The first day of work arrives and the sun is blistering already at only eight 0’clock in the morning!
The first of our two major projects is to work on the Hacienda. It is an 18th century, derelict building, that families once inhabited, but now stands crumbling amongst trees, vines and litter.
The second project is based at the nearby waterfall, part of the river ‘La Posa’. Locals use this for washing the dishes, jumping off rocks into it or cooling themselves off from the midday heat.
It is a great place where the whole community is welcome and can come together as one.
The access steps to ‘La Posa’ are the focus area for our project. We want to improve them and make the area tourist friendly and safe.
The pace and progress made this week has been outstanding, despite the heat wanting to slow us down, consistency has been kept throughout.
We have stripped the Hacienda of nature’s overgrown greenery, to reveal what remains today. The people of Nuevo Gulacho can honour the Hacienda, and remember how far they have come in the last 24 years, which can be seen in the strong sense of community.
We have created unity between the national and international volunteers already and we have a good foundation to work and build upon in the coming weeks, as we continue this cycle.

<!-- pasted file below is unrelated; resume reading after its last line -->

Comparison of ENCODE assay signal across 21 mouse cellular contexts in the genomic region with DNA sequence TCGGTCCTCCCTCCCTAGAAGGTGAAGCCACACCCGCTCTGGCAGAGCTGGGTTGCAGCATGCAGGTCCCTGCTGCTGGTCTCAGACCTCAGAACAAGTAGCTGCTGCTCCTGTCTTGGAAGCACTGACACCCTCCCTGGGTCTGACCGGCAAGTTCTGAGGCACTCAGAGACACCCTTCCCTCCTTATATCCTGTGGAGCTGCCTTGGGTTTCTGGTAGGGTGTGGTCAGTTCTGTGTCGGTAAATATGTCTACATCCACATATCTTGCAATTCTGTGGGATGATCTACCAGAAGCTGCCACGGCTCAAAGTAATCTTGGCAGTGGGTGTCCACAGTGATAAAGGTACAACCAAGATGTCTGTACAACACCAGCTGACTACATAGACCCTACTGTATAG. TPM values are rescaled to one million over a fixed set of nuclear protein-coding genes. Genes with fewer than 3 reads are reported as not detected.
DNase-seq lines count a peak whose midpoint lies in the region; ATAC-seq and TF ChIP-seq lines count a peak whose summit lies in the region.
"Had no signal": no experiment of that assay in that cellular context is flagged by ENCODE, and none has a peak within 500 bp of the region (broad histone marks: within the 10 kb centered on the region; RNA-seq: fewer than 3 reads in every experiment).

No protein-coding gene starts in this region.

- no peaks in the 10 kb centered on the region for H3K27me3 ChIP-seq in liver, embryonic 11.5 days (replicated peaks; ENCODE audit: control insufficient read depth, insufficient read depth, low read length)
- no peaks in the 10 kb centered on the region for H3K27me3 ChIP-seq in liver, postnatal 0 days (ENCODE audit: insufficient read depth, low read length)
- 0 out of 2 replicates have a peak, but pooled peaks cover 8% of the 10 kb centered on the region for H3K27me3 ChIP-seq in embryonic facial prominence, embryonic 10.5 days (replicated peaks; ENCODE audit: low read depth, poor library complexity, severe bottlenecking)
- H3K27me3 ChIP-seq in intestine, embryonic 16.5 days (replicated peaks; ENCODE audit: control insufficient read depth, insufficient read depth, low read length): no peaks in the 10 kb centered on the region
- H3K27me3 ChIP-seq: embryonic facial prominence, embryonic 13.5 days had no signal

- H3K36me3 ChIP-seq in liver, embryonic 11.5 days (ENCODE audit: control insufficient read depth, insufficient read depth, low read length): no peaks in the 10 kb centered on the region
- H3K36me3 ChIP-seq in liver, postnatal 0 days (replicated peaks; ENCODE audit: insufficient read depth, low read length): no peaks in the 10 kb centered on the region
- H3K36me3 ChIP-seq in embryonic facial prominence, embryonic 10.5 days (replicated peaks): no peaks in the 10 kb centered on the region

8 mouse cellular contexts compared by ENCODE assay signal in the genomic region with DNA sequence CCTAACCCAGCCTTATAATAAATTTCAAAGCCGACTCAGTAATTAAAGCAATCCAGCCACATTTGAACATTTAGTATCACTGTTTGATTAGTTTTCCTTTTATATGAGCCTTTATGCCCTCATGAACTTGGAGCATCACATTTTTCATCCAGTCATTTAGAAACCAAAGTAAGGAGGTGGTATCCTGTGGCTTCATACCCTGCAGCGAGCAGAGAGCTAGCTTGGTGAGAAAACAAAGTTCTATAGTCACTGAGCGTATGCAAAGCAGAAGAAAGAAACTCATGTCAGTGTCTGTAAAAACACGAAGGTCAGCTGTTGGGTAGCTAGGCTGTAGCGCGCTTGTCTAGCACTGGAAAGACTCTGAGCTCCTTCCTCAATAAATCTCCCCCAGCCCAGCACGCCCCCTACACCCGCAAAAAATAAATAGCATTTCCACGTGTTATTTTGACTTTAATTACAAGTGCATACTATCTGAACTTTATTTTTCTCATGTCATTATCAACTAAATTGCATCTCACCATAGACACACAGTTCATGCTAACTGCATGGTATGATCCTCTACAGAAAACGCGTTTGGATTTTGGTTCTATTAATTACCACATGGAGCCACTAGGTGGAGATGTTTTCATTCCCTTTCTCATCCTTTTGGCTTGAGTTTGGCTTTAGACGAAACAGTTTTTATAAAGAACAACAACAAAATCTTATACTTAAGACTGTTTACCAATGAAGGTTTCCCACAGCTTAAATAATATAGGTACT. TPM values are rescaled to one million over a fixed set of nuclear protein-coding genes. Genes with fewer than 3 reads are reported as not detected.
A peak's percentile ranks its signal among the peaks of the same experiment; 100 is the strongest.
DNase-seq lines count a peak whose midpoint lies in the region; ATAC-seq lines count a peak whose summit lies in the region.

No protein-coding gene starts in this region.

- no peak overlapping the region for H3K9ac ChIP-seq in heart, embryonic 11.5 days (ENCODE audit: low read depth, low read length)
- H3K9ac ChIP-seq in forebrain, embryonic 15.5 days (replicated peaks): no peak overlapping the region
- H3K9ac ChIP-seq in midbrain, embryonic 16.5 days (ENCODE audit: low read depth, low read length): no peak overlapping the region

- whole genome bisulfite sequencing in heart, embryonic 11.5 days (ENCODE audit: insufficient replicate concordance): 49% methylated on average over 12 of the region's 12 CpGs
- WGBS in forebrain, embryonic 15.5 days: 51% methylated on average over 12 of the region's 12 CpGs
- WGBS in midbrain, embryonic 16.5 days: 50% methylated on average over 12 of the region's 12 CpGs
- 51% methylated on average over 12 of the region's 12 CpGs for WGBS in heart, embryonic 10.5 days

The team has also spent this week clearing the steps to ‘La Posa’ of debris and widening the path ready to start building a proper step way access to increase the potential for future eco-tourists.
A lot of our time has been dedicated to gathering resources. This started with selecting rocks of various sizes from the pathway that takes you to ‘La Posa’. This will help us save time as we were clearing the rocky uphill pathway, while also gathering a nice collection, ready for the actual building next week. We will build a strong structure of steps that will be long-lasting. We also sourced sand from the nearby river, which we will add water and cement too later and that will set the rocks in place.
I feel the working week has flown by, and the relationship between the nationals and internationals has grown from learning to working together. Whether there’s a language barrier or not, actions really do speak louder than words.
Aside from the physical work, we managed to fit in many afternoons of researching our plans. We have been working with architects on the construction; designing questionnaires for the community on understanding what it is they need from their environment; and making sure they are aware of our purpose within Gualcho. We have also learnt about the history through local residents giving talks on their experiences during the civil war and starting life again, here in Nuevo Gualcho.
It has been a fully packed week and I feel ready and eager to approach the next few weeks with the same excitement and momentum we have already established.
Written by ICS volunteer Helen Austin